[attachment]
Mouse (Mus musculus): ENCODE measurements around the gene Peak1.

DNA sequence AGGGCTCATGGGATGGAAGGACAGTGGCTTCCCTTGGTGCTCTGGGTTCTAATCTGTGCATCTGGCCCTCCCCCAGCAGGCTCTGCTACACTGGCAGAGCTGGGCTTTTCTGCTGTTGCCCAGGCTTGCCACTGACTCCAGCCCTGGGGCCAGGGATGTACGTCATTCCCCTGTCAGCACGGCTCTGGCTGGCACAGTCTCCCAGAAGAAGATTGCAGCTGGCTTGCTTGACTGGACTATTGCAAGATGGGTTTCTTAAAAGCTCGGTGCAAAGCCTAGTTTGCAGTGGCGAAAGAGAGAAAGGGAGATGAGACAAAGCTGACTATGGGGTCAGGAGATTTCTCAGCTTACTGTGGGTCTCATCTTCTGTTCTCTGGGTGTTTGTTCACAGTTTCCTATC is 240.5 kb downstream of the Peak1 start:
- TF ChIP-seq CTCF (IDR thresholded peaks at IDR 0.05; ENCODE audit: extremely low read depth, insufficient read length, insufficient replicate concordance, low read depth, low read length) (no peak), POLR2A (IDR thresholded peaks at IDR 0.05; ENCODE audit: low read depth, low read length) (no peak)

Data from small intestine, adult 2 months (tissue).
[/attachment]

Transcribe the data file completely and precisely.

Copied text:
Mouse (Mus musculus): ENCODE measurements around the gene Peak1.

DNA sequence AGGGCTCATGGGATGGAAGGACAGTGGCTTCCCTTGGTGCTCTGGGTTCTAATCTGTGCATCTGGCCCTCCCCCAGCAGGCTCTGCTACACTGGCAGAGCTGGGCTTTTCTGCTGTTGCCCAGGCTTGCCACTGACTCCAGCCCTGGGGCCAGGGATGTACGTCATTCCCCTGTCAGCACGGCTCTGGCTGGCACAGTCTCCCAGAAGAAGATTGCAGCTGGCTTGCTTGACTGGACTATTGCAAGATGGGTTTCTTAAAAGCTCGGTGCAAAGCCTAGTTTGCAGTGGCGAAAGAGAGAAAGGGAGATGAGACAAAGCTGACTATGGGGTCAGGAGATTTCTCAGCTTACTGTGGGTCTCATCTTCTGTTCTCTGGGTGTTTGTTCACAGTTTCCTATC is 240.5 kb downstream of the Peak1 start:
- TF ChIP-seq CTCF (IDR thresholded peaks at IDR 0.05; ENCODE audit: extremely low read depth, insufficient read length, insufficient replicate concordance, low read depth, low read length) (no peak), POLR2A (IDR thresholded peaks at IDR 0.05; ENCODE audit: low read depth, low read length) (no peak)

Data from small intestine, adult 2 months (tissue).